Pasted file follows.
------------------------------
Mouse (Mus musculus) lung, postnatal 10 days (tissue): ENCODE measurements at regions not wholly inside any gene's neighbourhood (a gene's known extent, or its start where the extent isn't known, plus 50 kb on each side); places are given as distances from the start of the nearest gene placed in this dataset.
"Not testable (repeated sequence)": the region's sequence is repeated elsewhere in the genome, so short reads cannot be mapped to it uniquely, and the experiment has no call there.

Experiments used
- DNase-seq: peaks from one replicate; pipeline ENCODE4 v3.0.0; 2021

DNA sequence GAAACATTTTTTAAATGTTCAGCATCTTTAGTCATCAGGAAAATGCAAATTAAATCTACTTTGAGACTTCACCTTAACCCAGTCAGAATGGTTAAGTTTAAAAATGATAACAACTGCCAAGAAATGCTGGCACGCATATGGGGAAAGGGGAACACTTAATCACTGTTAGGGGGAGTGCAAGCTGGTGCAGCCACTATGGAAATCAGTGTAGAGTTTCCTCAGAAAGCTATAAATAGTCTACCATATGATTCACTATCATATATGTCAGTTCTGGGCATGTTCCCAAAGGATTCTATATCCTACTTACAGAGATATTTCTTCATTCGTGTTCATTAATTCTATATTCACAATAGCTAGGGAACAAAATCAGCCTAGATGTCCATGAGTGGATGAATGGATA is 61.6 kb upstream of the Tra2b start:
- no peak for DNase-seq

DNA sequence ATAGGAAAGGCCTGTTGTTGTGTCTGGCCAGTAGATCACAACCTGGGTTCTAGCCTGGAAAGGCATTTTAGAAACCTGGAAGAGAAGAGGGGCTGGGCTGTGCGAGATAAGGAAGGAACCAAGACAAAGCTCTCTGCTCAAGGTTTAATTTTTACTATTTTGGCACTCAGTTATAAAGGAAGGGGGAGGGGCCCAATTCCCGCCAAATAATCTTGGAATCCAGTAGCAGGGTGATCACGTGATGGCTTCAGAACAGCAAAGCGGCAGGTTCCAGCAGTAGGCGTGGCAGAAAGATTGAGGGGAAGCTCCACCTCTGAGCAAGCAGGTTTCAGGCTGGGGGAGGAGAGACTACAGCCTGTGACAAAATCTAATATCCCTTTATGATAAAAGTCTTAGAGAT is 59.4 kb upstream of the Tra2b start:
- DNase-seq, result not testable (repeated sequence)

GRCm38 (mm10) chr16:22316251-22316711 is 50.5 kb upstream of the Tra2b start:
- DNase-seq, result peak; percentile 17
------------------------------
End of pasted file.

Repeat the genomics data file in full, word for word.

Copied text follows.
Mouse (Mus musculus) lung, postnatal 10 days (tissue): ENCODE measurements at regions not wholly inside any gene's neighbourhood (a gene's known extent, or its start where the extent isn't known, plus 50 kb on each side); places are given as distances from the start of the nearest gene placed in this dataset.
"Not testable (repeated sequence)": the region's sequence is repeated elsewhere in the genome, so short reads cannot be mapped to it uniquely, and the experiment has no call there.

Experiments used
- DNase-seq: peaks from one replicate; pipeline ENCODE4 v3.0.0; 2021

DNA sequence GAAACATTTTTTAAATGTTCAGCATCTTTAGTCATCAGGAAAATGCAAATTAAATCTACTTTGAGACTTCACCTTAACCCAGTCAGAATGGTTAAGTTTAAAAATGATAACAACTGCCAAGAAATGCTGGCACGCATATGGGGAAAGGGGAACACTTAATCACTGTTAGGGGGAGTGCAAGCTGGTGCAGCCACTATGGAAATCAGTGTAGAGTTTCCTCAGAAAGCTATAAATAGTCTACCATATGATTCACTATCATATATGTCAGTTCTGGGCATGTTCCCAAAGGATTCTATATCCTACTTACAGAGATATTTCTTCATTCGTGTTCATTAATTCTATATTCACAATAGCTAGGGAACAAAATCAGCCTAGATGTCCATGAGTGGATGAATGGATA is 61.6 kb upstream of the Tra2b start:
- no peak for DNase-seq

DNA sequence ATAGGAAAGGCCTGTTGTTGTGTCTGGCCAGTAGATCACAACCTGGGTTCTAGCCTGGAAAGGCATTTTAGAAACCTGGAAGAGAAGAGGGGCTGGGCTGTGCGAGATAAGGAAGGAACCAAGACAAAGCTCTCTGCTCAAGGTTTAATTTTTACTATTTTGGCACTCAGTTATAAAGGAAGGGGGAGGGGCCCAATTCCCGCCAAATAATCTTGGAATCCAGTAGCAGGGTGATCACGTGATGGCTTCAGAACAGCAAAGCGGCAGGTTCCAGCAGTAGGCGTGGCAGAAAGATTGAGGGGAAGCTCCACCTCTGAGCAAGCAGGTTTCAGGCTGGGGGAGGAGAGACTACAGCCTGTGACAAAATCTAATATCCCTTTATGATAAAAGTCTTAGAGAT is 59.4 kb upstream of the Tra2b start:
- DNase-seq, result not testable (repeated sequence)

GRCm38 (mm10) chr16:22316251-22316711 is 50.5 kb upstream of the Tra2b start:
- DNase-seq, result peak; percentile 17